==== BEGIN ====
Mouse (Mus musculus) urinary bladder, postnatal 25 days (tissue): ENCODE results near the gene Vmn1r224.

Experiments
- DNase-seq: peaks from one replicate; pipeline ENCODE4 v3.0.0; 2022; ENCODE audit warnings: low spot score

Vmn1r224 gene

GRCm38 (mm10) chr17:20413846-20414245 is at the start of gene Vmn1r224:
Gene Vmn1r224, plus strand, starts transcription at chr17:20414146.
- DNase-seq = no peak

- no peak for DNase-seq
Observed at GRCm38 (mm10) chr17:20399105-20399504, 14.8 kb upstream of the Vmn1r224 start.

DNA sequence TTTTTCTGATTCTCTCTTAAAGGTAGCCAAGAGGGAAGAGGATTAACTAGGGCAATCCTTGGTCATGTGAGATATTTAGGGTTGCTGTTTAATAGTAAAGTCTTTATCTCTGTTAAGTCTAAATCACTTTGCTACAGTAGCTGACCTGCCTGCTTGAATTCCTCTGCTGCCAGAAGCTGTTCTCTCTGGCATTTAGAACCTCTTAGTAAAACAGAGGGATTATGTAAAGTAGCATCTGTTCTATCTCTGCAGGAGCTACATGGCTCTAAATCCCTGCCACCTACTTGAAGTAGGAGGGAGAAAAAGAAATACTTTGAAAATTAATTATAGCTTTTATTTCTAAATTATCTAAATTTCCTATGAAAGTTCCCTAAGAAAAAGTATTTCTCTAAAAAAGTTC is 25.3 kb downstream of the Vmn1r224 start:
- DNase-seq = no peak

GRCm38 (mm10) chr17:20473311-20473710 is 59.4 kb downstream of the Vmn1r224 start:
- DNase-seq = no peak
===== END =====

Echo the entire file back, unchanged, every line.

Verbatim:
Mouse (Mus musculus) urinary bladder, postnatal 25 days (tissue): ENCODE results near the gene Vmn1r224.

Experiments
- DNase-seq: peaks from one replicate; pipeline ENCODE4 v3.0.0; 2022; ENCODE audit warnings: low spot score

Vmn1r224 gene

GRCm38 (mm10) chr17:20413846-20414245 is at the start of gene Vmn1r224:
Gene Vmn1r224, plus strand, starts transcription at chr17:20414146.
- DNase-seq = no peak

- no peak for DNase-seq
Observed at GRCm38 (mm10) chr17:20399105-20399504, 14.8 kb upstream of the Vmn1r224 start.

DNA sequence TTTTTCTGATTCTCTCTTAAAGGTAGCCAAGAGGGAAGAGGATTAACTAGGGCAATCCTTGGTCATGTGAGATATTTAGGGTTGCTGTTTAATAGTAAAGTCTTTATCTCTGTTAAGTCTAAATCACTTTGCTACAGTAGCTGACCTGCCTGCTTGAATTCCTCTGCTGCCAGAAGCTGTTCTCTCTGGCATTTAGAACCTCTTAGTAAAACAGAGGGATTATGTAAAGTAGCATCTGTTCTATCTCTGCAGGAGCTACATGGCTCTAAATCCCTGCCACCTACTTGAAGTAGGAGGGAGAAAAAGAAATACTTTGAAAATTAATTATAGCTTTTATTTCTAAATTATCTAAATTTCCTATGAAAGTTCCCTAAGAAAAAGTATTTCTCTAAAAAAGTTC is 25.3 kb downstream of the Vmn1r224 start:
- DNase-seq = no peak

GRCm38 (mm10) chr17:20473311-20473710 is 59.4 kb downstream of the Vmn1r224 start:
- DNase-seq = no peak